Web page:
In a blink of an eye and click of a mouse, 2022, the Year of the Water Tiger, has finally made its grand appearance.
If you have been feeling like money has escaped you like water these past few months, you are hardly alone.
After two festive seasons in quick succession the past couple of months, your wallet must be feeling the pinch and your bank account must have taken a big hit. Blame it all on the presents you gave and red packets you probably had to dole out.
So if your finances are somewhat battered now, how can you recover your losses? The easiest way would be to stop spending and start saving more.
But as it is with many things in life, this is easier said than done. If sheer discipline has never been your strong suit, you have to resort to some other means to force yourself to set aside some money every month.
Here are some ways to get started.
Set up an automatic bank transfer
Most of us spend whatever is in our bank account after our pay has been credited, and hope we didn’t overspend for the month.
That can hardly be termed saving – especially if you don’t keep track of how you spend. Not to mention the abysmal interest that the bank pays you.
What would be a much more effective way is if you automate your savings. Set up another account from which no withdrawals are made.
Then transfer say, $300 to that account every month. Automate this process via GIRO so you don’t forget to make the transfer or get tempted to spend it instead.
Save your loose change
Small savings add up to a lot, even coins. The next time you accumulate a bunch of coins, separate them into different coin or piggy banks according to their denominations.
Empty the piggy or coin banks after a few months, count the coins, and change the coins into notes at your nearest convenience store or neighbourhood store.
You’d be surprised by how much they can add up to be!
Opt for a bancassurance account
Bancassurance refers to the selling of life assurance, as well as other insurance products and services by banks.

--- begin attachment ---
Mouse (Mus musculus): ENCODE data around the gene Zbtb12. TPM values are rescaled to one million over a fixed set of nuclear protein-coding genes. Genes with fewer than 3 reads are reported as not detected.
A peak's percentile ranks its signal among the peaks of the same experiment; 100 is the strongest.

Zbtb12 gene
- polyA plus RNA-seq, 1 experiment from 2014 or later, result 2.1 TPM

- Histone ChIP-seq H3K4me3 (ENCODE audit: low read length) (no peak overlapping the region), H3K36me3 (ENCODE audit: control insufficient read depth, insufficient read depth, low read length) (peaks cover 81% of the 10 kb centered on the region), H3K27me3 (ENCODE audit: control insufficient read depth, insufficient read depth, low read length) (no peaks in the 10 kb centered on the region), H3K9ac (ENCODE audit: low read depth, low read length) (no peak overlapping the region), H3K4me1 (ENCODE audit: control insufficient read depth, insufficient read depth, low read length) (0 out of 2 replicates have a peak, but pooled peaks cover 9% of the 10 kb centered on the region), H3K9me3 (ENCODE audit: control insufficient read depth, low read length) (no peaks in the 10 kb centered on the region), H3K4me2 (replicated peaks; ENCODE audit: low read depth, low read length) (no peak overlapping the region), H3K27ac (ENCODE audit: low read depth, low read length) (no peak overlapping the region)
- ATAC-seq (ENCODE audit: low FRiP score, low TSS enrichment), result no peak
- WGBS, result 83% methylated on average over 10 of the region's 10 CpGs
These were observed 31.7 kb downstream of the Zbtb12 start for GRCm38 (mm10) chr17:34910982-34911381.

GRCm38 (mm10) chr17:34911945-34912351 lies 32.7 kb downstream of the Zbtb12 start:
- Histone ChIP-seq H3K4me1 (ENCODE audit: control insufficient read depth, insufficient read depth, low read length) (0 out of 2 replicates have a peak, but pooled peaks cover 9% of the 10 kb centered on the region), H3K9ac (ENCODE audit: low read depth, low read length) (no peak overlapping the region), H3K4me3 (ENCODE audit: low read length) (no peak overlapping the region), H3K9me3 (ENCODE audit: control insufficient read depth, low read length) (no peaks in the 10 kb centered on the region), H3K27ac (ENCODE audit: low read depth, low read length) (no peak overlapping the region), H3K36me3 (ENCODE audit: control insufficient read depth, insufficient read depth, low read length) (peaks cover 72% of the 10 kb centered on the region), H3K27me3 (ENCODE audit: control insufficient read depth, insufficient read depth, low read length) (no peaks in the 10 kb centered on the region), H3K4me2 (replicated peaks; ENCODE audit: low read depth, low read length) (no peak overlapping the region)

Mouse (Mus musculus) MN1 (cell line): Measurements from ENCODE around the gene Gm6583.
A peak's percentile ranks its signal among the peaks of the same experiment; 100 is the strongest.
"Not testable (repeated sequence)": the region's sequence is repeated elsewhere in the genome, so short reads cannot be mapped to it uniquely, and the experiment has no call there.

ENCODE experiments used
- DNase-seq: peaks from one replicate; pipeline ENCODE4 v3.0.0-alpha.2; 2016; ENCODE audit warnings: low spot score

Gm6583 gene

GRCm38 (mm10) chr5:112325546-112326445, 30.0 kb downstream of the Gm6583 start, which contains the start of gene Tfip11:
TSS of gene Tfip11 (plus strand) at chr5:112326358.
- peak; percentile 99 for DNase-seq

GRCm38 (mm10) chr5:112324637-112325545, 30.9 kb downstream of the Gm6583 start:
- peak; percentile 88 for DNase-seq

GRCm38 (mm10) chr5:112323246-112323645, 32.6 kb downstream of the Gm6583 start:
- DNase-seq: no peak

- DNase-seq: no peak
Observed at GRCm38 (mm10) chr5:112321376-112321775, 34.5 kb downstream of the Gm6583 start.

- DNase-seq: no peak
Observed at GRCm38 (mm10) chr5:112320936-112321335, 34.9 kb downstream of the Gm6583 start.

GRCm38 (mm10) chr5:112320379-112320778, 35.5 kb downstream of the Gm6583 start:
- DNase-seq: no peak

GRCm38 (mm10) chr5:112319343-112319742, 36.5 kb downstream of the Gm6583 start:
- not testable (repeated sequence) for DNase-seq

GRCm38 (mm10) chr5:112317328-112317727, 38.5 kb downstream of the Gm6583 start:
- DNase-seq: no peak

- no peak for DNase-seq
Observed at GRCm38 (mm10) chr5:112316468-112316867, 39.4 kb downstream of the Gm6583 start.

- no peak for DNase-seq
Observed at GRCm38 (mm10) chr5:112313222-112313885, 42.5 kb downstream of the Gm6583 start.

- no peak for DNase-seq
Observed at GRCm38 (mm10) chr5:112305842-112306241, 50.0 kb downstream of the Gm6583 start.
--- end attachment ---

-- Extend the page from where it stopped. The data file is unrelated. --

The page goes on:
The insurance coverage provided may not be as comprehensive as what a critical illness insurance policy covers for example, but it will suffice if you want some basic insurance coverage plus a way to save some funds.
Just like an insurance policy, the bank holds this amount of money for you and grows it, so by the end of say, 10 years, you get back what you invested plus a little more – on the condition that you do not withdraw any funds from the account during the tenure.
You can opt for monthly or yearly transfers to pay for the premium. Choose an amount that you can comfortably afford.
However small the amount, don’t make the mistake of thinking it doesn’t matter – for instance, setting aside just $1,000 per month means you save $12,000 a year!
The returns may not be massive but what you want here is a system that will help you autosave – and this is exactly what banc assurance does. It’s like a fixed deposit with a little extra something – and better returns.
Start planning for retirement
Retirement may be still a couple of decades away, but there is no reason why you can’t start planning for it now.
In fact, the best time to be saving for your retirement is when you are still relatively young and healthy.
You can contribute funds through the Supplementary Retirement Scheme (SRS), which complements the Central Provident Fund (CPF); but unlike CPF, is completely voluntary.
Depending on how much excess funds you have on hand, you can contribute varying amounts to SRS – subject to a cap – after which you can use the funds to purchase various investment products.
The biggest plus point of SRS is that apart from helping you save for retirement, you are also eligible for enjoy tax relief in lieu of the SRS contributions you make.
SRS contributions made on or after 1 Jan 2017 are subject to a cap on personal income tax relief of $80,000 per Year of Assessment from Year of Assessment 2018.
Meanwhile, investment returns are accumulated tax-free and only 50% of the withdrawals from SRS will be taxed at retirement.
So in other words: You get to save on tax and plan for retirement. Definitely worth considering.
Get funds for emergencies from Friday Finance
It pays to save for a rainy day, as you never know what life will throw your way. But what if even your savings can’t tide you over?
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With interest rates as low as 1% a month, a flexible repayment plan, loan insurance and on-time repayment rewards, taking a personal loan should be a like Friday, a stress-free experience.